ST. AUGUSTINE, FLA. – Shortly after the Caroline Eddy left Florida in 1880 with cargo bound for the coast, a powerful hurricane nearly tore it apart, throwing the crew, hanging off the rigging, adrift for two days before the wreck does not run aground.
Over 140 years later, a couple walking along Crescent Beach this month noticed wooden beams and bolts sticking out of the sand in parallel formation after another tropical storm, Eta, hit the beach with high waves and mighty winds.
Maritime archaeologists believe it may be the bones of Caroline Eddy, preserved for over a century by a blanket of sand.
“He was sitting here under a sand dune the entire time, and all of a sudden it was thanks to Mother Nature,” said Chuck Meide, a marine archaeologist with the St.Light’s Marine Archaeological Program, based in St. Augustine, Florida.
Since the discovery, Meide and his team have worked to record and identify the remains, digging small holes in the sand that expose parts of the ship at low tide.
But documenting the ship is a race against time and waves. Two weeks ago, low tide exposed a nearly five-foot view of the exposed woods; the next day, a 20-foot section was visible. But the sand has since shifted, completely covering the ship.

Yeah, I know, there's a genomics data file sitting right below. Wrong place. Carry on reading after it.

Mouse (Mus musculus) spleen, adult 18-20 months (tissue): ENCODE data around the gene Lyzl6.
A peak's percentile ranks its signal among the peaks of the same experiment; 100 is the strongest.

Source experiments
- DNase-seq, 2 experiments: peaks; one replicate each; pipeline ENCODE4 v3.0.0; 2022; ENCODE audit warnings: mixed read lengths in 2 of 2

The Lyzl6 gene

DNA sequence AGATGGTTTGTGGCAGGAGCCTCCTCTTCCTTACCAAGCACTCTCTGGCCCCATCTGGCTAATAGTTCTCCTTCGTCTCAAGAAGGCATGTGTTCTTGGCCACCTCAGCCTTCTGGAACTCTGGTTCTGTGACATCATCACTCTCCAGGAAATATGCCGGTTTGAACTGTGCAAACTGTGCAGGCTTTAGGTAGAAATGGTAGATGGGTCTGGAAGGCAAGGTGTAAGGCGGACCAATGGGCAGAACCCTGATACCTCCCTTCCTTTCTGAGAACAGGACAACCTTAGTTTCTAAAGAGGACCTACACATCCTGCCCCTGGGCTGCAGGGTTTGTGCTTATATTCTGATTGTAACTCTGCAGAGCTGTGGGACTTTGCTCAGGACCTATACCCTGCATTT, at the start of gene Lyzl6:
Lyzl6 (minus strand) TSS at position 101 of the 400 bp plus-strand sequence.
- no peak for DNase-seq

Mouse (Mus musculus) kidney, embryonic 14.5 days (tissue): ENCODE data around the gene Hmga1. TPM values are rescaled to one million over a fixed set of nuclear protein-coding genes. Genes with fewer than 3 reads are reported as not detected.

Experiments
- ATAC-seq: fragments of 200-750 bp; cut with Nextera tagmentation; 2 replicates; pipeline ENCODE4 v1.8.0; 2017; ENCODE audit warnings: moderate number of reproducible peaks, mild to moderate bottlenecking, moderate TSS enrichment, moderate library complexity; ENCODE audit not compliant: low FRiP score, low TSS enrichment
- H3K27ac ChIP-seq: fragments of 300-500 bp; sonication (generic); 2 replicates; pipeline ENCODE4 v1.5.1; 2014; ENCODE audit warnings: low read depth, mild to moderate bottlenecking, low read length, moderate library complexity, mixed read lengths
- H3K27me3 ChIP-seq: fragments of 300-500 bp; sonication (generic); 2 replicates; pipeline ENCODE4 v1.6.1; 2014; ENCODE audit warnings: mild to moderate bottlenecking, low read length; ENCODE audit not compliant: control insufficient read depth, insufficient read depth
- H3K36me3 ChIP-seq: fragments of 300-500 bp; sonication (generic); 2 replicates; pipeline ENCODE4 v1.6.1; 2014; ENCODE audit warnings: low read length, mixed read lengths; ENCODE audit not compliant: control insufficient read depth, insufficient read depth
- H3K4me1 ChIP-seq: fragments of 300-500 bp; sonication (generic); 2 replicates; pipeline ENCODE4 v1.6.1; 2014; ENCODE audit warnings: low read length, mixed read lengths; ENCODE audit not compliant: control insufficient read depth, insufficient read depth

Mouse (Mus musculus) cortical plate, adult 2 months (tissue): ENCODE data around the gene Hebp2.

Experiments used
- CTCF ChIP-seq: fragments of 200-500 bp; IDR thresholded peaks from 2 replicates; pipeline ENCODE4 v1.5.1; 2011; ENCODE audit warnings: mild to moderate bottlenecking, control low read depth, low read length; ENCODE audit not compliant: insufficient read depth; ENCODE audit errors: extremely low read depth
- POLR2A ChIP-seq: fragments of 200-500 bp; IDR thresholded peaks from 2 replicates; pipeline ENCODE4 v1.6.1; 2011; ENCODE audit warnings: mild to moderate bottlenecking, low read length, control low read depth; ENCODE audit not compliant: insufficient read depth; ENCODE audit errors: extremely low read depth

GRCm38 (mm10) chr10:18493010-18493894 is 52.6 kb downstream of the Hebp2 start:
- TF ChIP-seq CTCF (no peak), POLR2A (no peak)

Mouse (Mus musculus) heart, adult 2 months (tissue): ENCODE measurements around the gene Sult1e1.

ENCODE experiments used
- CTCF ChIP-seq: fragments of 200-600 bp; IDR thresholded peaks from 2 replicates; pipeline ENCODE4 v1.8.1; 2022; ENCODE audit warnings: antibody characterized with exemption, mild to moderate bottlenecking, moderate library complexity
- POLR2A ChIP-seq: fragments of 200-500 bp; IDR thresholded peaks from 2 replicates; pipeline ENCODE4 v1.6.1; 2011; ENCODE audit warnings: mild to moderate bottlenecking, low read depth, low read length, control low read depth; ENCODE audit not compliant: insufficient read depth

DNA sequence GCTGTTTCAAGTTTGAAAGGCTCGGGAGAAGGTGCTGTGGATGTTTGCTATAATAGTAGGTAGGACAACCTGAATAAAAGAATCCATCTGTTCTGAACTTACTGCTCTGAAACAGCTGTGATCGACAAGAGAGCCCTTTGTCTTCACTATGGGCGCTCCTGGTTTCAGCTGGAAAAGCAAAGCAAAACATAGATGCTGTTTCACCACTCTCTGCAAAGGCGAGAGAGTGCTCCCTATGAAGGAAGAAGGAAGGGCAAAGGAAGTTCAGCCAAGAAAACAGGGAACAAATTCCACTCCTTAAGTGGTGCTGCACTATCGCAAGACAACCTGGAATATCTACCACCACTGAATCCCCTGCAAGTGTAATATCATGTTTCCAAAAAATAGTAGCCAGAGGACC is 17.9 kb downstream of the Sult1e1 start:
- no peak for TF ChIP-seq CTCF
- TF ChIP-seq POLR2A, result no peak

With measurements, notes and thousands of photos, his team plans to create a three-dimensional digital model of the ship.
“We will never see the wreck all open at the same time here on the beach, but we will see it on our computer screen,” he said on Tuesday as a small crowd gathered around the demarcated area where archaeologists worked. The children were screaming and splashing in the waves; someone brought Gatorade and cookies for the team.
At around 3 p.m., the waves started to turn at the edge of the site and the crew carefully piled sand on the woods for protection. If the ship were to be fully excavated, a process that could cost millions, it would crack and collapse within days.
So far, researchers have found remains of a “very sturdy, very sturdy” ship, with timbers measuring in feet and inches, suggesting it was built in the United States, Canada or in Britain, he said.
In the hull, archaeologists found iron bolts and fasteners, wooden fasteners called tail tails, and a few bronze spikes used on the ship’s outer copper sheets, which were not popular until the 1830s. Its estimated size corresponds to the records of Caroline Eddy.
“She’s built strong enough to be a lumber ship, has the right fasteners to be an 1800s ship, and the right lumber for an 1800s ship,” Meide said. “Caroline Eddy is our prime suspect.”
Records show the Caroline Eddy was built in 1862 as a US Army supply ship during the Civil War and then sold to a merchant, Meide said.
He set sail for New York or Philadelphia on August 27, 1880, with a crew of Captain George W. Warren and seven sailors, but struck a hurricane which filled him with water and tore off his mast, steering wheel and his bridge. cargo, The New York Times reported.